The Washington Wizards opened free agency on Sunday with the expected re-signing of center Thomas Bryant on a three-year deal worth $25 million. The organization then focused on potentially re-signing Tomas Satoransky to be the starting point guard for the 2019-20 season with John Wall recovering from his Achilles rupture.
Satoransky and his representation went out and sought a juicy offer sheet and they got just that from the Chicago Bulls at three-years, $30 million. Despite many in the Wizards organization liking what Satoransky brings to the table, especially interim team president Tommy Sheppard who is most responsible for drafting him to begin with, Washington chose not to match such a deal. Two years ago the team probably would have matched an offer sheet as they did with Otto Porter Jr., but not anymore. Unlike last season when the Wizards did not get draft assets for the expiring contracts of Trevor Ariza or Jeff Green, the team got something out of Satoransky’s departure through a sign-and-trade.
The Wizards used their Bird rights to temporarily re-sign Satoransky to the three-year, $30 million deal then traded him to Chicago for:
- 2020 second-round pick – the better of Memphis and Chicago’s
- 2022 second-round pick – the right to swap for the better of Detroit and Chicago’s if better than the Lakers (obtained in Mo Wagner trade)
- 2023 second-round pick – removal of top-36 protection on picked Chicago owes Washington (obtained in Otto Porter Jr. trade)
More or less the sign-and-trade only nets one additional pick, but it is important to understand the change in front office philosophy. In less than two weeks, Sheppard has acquired three second-round picks, while Ernie Grunfeld traded three second-round picks this past season alone to dump the contracts of Jodie Meeks, Jason Smith, and Markieff Morris. Grunfeld has a reputation of not valuing second round picks as he has often traded them for the likes of Tim Frazier, Trey Burke, and to move up to get Kelly Oubre Jr. It is hard to find the Nikola Jokic, Draymond Green, DeAndre Jordan, Malcolm Brogdon, Marc Gasol, Khris Middleton, Isaiah Thomas, Goran Dragic, Hassan Whiteside, Patrick Beverley, and Danny Greens of the world, but you have zero shot if you don’t have the picks available to start with.
After being a second-round pick himself in 2012 after Washington selected Bradley Beal, Satoransky spent time playing overseas before signing a three-year, $9 million deal with the Wizards in 2016. The 6-foot-7 point guard did not get much playing time in his “rookie” season, but filled in well for John Wall after back-to-back injuries to the five-time All-Star. Last season Satoransky averaged 8.9 points, 5.0 assists, and 3.5 rebounds in 80 games including 54 starts.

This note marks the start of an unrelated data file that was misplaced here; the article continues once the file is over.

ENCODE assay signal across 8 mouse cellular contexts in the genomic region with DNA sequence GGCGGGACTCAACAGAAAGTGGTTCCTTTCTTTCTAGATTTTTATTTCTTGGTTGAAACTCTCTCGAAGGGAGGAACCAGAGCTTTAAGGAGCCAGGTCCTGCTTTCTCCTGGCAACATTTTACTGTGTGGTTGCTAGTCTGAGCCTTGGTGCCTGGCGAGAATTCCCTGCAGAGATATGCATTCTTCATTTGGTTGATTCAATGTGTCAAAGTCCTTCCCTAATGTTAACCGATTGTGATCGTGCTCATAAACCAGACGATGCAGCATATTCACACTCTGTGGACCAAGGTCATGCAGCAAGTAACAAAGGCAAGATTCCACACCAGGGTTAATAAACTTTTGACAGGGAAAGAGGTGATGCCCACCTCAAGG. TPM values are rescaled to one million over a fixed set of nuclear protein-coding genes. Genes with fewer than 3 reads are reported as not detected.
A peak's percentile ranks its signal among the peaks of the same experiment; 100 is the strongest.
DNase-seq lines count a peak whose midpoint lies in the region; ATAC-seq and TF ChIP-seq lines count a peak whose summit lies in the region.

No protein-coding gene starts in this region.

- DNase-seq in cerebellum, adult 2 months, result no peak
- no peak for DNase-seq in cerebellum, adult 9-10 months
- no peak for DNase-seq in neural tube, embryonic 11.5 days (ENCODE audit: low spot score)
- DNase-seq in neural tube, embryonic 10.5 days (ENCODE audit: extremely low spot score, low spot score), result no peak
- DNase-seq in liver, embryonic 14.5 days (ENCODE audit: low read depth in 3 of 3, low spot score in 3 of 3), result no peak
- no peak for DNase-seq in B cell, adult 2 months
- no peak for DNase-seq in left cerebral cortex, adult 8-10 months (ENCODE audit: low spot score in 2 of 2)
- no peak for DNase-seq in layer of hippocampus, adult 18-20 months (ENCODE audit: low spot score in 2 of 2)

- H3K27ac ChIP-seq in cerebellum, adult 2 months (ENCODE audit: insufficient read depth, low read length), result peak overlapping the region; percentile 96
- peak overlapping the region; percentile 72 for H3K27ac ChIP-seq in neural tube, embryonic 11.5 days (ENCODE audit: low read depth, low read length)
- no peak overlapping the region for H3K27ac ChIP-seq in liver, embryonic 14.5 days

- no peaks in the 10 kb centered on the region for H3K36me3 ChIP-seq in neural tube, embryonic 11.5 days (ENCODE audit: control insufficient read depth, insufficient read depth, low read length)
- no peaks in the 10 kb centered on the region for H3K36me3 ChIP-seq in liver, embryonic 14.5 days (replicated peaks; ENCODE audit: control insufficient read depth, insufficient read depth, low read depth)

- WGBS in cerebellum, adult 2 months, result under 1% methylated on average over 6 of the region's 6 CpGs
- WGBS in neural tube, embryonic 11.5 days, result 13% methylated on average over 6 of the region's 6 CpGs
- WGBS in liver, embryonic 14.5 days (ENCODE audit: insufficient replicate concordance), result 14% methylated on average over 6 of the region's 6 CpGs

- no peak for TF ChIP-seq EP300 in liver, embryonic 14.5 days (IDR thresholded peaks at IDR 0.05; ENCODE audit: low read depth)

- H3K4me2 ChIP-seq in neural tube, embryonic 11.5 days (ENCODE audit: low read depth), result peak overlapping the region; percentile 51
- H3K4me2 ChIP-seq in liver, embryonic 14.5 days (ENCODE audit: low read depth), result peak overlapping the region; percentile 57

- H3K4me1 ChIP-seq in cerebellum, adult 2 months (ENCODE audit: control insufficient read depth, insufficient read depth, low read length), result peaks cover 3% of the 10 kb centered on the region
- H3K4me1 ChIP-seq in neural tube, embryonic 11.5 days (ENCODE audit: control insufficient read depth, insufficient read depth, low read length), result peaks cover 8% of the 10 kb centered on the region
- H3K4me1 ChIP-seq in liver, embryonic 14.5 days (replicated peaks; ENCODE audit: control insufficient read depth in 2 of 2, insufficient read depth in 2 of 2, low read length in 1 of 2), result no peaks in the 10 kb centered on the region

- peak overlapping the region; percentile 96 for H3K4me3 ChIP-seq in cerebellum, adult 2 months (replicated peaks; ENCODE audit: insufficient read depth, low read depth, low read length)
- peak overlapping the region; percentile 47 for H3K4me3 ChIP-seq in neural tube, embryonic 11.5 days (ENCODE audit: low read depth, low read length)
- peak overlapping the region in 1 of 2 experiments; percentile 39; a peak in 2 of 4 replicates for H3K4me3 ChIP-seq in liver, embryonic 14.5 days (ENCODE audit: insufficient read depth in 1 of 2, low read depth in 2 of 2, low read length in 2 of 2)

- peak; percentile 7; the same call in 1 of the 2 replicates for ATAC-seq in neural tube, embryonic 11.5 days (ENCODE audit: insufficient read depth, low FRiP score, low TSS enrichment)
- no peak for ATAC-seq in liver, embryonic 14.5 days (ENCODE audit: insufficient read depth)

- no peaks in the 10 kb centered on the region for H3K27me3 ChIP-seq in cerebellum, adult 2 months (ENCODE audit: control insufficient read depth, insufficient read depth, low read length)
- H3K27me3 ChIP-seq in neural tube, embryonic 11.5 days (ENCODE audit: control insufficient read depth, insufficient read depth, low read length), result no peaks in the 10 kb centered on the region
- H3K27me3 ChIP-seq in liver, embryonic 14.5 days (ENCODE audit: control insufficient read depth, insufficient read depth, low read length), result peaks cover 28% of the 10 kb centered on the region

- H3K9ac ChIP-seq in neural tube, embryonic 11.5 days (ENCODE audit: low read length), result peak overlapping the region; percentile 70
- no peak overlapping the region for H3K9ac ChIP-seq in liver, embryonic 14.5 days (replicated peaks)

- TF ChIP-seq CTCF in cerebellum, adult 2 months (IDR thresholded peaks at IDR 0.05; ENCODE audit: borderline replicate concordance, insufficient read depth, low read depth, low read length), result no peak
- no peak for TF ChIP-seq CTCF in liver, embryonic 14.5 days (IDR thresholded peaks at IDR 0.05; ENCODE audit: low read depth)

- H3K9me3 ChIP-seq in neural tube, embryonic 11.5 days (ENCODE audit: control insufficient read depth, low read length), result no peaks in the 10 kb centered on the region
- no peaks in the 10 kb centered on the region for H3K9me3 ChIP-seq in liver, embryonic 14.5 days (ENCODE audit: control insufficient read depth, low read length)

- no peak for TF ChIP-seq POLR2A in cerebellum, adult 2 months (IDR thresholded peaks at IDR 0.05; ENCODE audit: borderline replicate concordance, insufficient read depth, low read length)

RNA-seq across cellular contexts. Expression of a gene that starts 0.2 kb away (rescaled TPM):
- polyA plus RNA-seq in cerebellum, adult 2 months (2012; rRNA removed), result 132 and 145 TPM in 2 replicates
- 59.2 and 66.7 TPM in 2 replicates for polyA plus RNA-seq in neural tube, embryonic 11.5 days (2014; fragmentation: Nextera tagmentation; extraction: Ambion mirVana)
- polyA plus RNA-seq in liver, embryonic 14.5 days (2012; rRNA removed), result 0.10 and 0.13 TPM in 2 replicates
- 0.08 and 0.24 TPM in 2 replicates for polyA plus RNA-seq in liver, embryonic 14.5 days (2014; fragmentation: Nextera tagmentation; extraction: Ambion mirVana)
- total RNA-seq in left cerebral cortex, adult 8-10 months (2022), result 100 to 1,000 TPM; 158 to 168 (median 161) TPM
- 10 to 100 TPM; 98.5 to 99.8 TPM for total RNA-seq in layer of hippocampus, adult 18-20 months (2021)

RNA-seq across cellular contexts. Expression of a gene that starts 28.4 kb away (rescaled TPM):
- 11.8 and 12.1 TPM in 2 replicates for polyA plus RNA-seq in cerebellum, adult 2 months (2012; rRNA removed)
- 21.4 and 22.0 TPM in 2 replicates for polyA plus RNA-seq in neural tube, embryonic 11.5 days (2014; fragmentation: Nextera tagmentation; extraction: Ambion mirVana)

Satoransky was often rubbed the wrong way by head coach Scott Brooks who was determined to limit his potential by playing him out of his comfortable decision of point guard whether it be at shooting guard or small forward. The Czech native also did not appreciate the late season signings of Brandon Jennings or Ty Lawson that took minutes away from him after he already had to Burke and Frazier. Such factors make it pretty clear why Satoransky sought a payday of an offer sheet, especially with it meaning a reunion with his buddy Otto Porter Jr.
Knowing that this was likely to go down, Washington’s front office moved swiftly to find a replacement in veteran point guard Ish Smith. The soon to be 31-year old on July 5 was on the Wizards with a non-guaranteed contract before the 2015 season. He was waived a month later after playing in the preseason. Four years later, Smith returns to D.C.
A journeyman of the league playing for now 11 different teams, Smith settled in with the Detroit Pistons where he averaged 9.8 points and 4.5 assists in 24 minutes per game across the last three seasons. As of right now, Smith would be in line to start for Washington, which he has done 142 times throughout his career, but the Wizards are looking to still bring in another ball handler. Possibly Isaiah Thomas according to The Athletic’s David Aldridge. Washington also remains high on undrafted free agent Justin Robinson out of Virginia Tech.
Smith was given a two-year, $12 million deal that will reportedly use a good chunk of the Wizards’ $9.258 million mid-level exception. They did have salary cap space to sign him if they were to waive Jonathon Simmons, which seemed likely on draft night, but they may need it for flexibility to officially receive Mo Wagner and company during the Anthony Davis trade.
Washington still has their bi-annual exception ($3.62 million), part of their mid-level exception ($3.40 million), and multiple trade exceptions ($8.6 million – Morris and ~$5 million – Satoransky) remaining. They can try and get creative to fill out the rest of their roster as such after deciding what to do with Jonathon Simmons, Jermerrio Jones, Jordan McRae, Tarik Phillip, Admiral Schofield, and Justin Robinson. Right now there is not a whole lot of scoring or playmaking behind Bradley Beal. Maybe somehow Jabari Parker returns or the Wizards take on an expiring contract? We shall see.